Green tea, like all teas, contains caffeine; this is known to increase brain function. Where caffeine has been shown to increase conditions such as anxiety in some, the amino acid L-theanine is known to reduce it. Green tea contains large amounts of this important amino acid, which negates this potential downside of caffeine.

The combination of caffeine and L-theanine has been proven to have synergistic effects. The combination of the two being particularly potent at improving brain function.

Much like water, green tea is known to aid in fat reduction. It has the added benefit of the physical performance improvement gained by the caffeine.

So, if you are after a healthy drink that is not just plain old water. Give green tea a try.

The benefits of water. According to science.

The human body is roughly 60% water. The common recommendation is to drink eight 8-ounce glasses of water per day. This particular figure does not have a great deal of science behind it, staying hydrated is however important.

Here are a selection of evidence-based health benefits of staying hydrated.

Maximum physical performance.

Physical performance can suffer greatly from a lack of hydration.

During intense exercise or while exercising in high heat this is even more the case.

Losing as little as 2% of your body’s water content can have a noticeable effect on you. It is not uncommon for athletes to lose anywhere up to 10% of their water weight through sweating, therefore adequate hydration is vital.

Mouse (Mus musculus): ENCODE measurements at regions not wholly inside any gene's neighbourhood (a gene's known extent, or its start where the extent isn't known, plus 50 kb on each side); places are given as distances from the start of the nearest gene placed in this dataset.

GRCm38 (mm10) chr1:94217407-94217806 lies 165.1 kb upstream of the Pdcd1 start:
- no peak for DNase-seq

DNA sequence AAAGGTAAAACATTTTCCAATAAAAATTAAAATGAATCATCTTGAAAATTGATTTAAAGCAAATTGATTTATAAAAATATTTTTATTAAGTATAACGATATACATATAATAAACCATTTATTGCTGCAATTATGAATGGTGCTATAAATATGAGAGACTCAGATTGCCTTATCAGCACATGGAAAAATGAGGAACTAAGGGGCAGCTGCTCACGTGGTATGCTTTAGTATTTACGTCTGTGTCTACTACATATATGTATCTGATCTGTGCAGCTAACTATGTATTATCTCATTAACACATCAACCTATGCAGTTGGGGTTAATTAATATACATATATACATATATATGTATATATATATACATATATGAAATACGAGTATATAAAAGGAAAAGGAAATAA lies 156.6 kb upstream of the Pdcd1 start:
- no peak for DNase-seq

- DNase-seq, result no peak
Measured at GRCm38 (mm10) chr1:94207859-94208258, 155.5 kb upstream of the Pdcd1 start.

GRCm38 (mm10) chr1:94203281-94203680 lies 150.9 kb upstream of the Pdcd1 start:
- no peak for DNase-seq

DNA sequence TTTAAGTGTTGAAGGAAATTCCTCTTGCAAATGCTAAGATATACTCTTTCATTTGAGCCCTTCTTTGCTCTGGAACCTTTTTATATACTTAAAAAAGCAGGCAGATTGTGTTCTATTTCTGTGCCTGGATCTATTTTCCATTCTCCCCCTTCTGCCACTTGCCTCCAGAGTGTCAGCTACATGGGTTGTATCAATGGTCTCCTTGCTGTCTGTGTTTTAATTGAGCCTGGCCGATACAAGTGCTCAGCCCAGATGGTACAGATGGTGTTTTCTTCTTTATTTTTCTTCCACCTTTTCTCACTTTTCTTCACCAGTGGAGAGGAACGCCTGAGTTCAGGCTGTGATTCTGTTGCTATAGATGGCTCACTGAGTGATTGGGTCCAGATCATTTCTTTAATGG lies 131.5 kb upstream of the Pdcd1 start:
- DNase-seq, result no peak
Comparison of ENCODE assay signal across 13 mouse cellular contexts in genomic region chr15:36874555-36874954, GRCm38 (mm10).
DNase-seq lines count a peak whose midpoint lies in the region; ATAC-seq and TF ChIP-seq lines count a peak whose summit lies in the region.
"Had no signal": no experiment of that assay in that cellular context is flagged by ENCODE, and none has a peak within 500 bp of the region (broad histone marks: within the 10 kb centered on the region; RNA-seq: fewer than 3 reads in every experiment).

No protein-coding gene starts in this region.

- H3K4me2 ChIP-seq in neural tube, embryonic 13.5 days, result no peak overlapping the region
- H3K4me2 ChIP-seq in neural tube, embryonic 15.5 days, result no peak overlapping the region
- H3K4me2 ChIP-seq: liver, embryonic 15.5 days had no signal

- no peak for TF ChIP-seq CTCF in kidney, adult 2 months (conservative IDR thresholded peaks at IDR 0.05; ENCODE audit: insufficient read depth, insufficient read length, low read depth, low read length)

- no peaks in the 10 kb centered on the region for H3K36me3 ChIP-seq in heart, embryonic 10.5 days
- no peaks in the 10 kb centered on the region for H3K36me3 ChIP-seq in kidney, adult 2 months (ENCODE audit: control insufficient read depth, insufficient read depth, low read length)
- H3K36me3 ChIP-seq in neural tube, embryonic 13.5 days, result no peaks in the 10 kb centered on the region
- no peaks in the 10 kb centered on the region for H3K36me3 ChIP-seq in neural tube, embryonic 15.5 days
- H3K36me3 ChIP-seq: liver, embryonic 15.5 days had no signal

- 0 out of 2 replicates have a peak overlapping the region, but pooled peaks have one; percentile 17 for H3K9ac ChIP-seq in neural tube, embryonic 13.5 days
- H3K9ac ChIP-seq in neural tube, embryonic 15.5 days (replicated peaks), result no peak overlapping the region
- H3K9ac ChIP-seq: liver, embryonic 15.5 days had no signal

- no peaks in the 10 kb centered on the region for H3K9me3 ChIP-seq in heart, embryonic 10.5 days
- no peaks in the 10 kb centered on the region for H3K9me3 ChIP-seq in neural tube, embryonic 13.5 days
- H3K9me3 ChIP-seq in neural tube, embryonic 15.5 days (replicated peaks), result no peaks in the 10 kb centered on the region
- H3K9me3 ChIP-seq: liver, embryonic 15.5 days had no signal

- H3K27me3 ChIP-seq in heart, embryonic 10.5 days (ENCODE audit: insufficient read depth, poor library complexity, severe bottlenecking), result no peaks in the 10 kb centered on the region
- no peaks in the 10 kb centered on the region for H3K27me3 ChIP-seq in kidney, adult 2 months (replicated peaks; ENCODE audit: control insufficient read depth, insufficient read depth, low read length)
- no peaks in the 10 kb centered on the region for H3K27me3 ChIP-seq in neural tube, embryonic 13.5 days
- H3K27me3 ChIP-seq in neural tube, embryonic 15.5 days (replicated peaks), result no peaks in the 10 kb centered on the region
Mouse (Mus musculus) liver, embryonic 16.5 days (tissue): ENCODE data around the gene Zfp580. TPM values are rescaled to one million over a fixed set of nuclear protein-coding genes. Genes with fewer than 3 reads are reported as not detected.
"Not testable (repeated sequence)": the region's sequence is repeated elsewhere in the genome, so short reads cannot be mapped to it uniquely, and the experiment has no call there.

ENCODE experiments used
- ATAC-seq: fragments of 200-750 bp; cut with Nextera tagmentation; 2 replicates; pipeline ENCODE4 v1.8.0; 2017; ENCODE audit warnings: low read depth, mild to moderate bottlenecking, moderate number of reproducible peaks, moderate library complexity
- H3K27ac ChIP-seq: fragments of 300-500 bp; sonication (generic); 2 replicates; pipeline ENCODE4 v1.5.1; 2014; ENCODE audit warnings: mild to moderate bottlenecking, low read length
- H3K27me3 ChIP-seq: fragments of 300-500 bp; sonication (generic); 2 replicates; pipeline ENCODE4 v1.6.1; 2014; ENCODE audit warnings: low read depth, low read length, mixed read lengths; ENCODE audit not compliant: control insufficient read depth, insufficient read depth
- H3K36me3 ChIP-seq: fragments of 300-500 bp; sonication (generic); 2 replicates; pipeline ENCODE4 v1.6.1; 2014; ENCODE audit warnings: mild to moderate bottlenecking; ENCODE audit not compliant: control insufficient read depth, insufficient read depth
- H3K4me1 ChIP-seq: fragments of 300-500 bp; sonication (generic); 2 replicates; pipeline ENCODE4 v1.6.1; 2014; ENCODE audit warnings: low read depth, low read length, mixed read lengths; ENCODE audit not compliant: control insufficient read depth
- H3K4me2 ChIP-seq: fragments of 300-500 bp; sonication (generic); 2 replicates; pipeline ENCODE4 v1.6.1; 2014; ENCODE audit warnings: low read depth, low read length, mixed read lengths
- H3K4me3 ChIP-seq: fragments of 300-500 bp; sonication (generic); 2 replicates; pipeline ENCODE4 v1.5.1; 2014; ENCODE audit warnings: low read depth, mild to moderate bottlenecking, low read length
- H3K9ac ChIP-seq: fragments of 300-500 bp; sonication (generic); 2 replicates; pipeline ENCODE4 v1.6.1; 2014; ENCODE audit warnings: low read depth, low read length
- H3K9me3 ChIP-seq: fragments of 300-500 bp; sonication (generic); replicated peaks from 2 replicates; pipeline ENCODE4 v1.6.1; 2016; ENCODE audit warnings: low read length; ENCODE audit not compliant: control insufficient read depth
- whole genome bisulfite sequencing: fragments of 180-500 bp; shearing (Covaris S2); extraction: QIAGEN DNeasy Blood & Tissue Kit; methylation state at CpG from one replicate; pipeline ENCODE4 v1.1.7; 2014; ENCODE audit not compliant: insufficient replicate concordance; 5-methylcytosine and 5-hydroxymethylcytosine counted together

Even though the body as a whole is 60% water, muscle is around 80%, so water intake is far more important when the muscles are being worked hard.

Help with weight loss.

Drinking half a litre of water has been shown to increase metabolism by 24-30% for up to an hour and a half after drinking it.

That means that drinking 2 litres of water a day can up your energy expenditure by almost 100 calories per day.

Drinking water half an hour before a meal has been shown to decrease the the amount of food you eat at meal times by making you feel fuller. In one study, dieters who drank half a litre of water before meals lost an average of 44% more weight over the course of 12 weeks.

For the biggest benefit, water should be drunk cold. This way the body burns more calories to heat the water to body temperature.

Brain function.

Fluid loss of as little as 1.3% has been shown to impair brain function. Especially affected are concentration and mood. Other studies have shown that similar levels of fluid loss have had a detrimental affect on working memory and increased feelings of fatigue and anxiety.

Loss levels this low are to be expected in just day to day life, if putting high heat and exercise into the mix it is clear that improper hydration can have big effects on your health.

Further reading.

Below are some links to some of the studies and evidence mentioned in this post.

NCBI – Hydration and physical performance

NCBI – Water, Hydration and health

NCBI – Dehydration influences mood and cognition

NCBI – water induced thermogenesis

Nutrition.org – Healthy hydration guide